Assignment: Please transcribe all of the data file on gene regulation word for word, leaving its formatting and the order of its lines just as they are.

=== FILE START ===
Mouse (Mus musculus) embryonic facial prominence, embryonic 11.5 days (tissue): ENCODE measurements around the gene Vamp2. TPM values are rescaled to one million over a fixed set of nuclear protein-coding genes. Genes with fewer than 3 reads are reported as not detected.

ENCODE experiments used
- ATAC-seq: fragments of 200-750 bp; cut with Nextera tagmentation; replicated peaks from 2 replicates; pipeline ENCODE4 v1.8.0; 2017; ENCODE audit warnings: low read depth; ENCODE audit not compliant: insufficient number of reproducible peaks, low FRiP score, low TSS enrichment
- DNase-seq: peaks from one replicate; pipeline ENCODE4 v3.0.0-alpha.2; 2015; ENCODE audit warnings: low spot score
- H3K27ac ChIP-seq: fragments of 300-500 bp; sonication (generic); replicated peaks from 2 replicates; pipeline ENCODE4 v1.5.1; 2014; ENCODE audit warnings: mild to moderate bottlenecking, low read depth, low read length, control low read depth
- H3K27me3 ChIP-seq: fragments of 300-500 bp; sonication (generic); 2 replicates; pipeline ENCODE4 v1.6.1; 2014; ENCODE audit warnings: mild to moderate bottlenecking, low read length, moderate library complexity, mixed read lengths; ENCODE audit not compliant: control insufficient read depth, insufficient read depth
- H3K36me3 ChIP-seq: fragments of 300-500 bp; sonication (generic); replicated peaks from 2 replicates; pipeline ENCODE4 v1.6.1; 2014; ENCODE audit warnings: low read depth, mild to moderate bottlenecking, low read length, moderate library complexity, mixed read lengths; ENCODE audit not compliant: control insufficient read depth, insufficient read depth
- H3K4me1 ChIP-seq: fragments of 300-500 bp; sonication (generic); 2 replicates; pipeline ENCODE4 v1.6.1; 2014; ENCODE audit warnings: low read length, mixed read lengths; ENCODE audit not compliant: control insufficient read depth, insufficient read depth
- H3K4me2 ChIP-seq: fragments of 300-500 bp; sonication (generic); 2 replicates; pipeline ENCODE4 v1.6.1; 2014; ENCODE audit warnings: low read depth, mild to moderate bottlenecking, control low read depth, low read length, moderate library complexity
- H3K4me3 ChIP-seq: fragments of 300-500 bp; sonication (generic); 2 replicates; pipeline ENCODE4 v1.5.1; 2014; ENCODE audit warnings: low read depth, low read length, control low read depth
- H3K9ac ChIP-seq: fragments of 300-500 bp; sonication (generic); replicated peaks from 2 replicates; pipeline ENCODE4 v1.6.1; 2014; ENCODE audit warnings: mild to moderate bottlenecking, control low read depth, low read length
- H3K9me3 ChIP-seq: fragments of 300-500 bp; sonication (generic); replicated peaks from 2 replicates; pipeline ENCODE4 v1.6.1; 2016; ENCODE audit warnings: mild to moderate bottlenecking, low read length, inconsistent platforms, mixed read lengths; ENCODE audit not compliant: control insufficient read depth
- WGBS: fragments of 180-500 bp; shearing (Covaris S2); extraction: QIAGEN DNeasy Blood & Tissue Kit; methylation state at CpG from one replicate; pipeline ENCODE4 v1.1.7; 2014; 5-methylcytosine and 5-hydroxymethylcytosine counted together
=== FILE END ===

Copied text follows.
Mouse (Mus musculus) embryonic facial prominence, embryonic 11.5 days (tissue): ENCODE measurements around the gene Vamp2. TPM values are rescaled to one million over a fixed set of nuclear protein-coding genes. Genes with fewer than 3 reads are reported as not detected.

ENCODE experiments used
- ATAC-seq: fragments of 200-750 bp; cut with Nextera tagmentation; replicated peaks from 2 replicates; pipeline ENCODE4 v1.8.0; 2017; ENCODE audit warnings: low read depth; ENCODE audit not compliant: insufficient number of reproducible peaks, low FRiP score, low TSS enrichment
- DNase-seq: peaks from one replicate; pipeline ENCODE4 v3.0.0-alpha.2; 2015; ENCODE audit warnings: low spot score
- H3K27ac ChIP-seq: fragments of 300-500 bp; sonication (generic); replicated peaks from 2 replicates; pipeline ENCODE4 v1.5.1; 2014; ENCODE audit warnings: mild to moderate bottlenecking, low read depth, low read length, control low read depth
- H3K27me3 ChIP-seq: fragments of 300-500 bp; sonication (generic); 2 replicates; pipeline ENCODE4 v1.6.1; 2014; ENCODE audit warnings: mild to moderate bottlenecking, low read length, moderate library complexity, mixed read lengths; ENCODE audit not compliant: control insufficient read depth, insufficient read depth
- H3K36me3 ChIP-seq: fragments of 300-500 bp; sonication (generic); replicated peaks from 2 replicates; pipeline ENCODE4 v1.6.1; 2014; ENCODE audit warnings: low read depth, mild to moderate bottlenecking, low read length, moderate library complexity, mixed read lengths; ENCODE audit not compliant: control insufficient read depth, insufficient read depth
- H3K4me1 ChIP-seq: fragments of 300-500 bp; sonication (generic); 2 replicates; pipeline ENCODE4 v1.6.1; 2014; ENCODE audit warnings: low read length, mixed read lengths; ENCODE audit not compliant: control insufficient read depth, insufficient read depth
- H3K4me2 ChIP-seq: fragments of 300-500 bp; sonication (generic); 2 replicates; pipeline ENCODE4 v1.6.1; 2014; ENCODE audit warnings: low read depth, mild to moderate bottlenecking, control low read depth, low read length, moderate library complexity
- H3K4me3 ChIP-seq: fragments of 300-500 bp; sonication (generic); 2 replicates; pipeline ENCODE4 v1.5.1; 2014; ENCODE audit warnings: low read depth, low read length, control low read depth
- H3K9ac ChIP-seq: fragments of 300-500 bp; sonication (generic); replicated peaks from 2 replicates; pipeline ENCODE4 v1.6.1; 2014; ENCODE audit warnings: mild to moderate bottlenecking, control low read depth, low read length
- H3K9me3 ChIP-seq: fragments of 300-500 bp; sonication (generic); replicated peaks from 2 replicates; pipeline ENCODE4 v1.6.1; 2016; ENCODE audit warnings: mild to moderate bottlenecking, low read length, inconsistent platforms, mixed read lengths; ENCODE audit not compliant: control insufficient read depth
- WGBS: fragments of 180-500 bp; shearing (Covaris S2); extraction: QIAGEN DNeasy Blood & Tissue Kit; methylation state at CpG from one replicate; pipeline ENCODE4 v1.1.7; 2014; 5-methylcytosine and 5-hydroxymethylcytosine counted together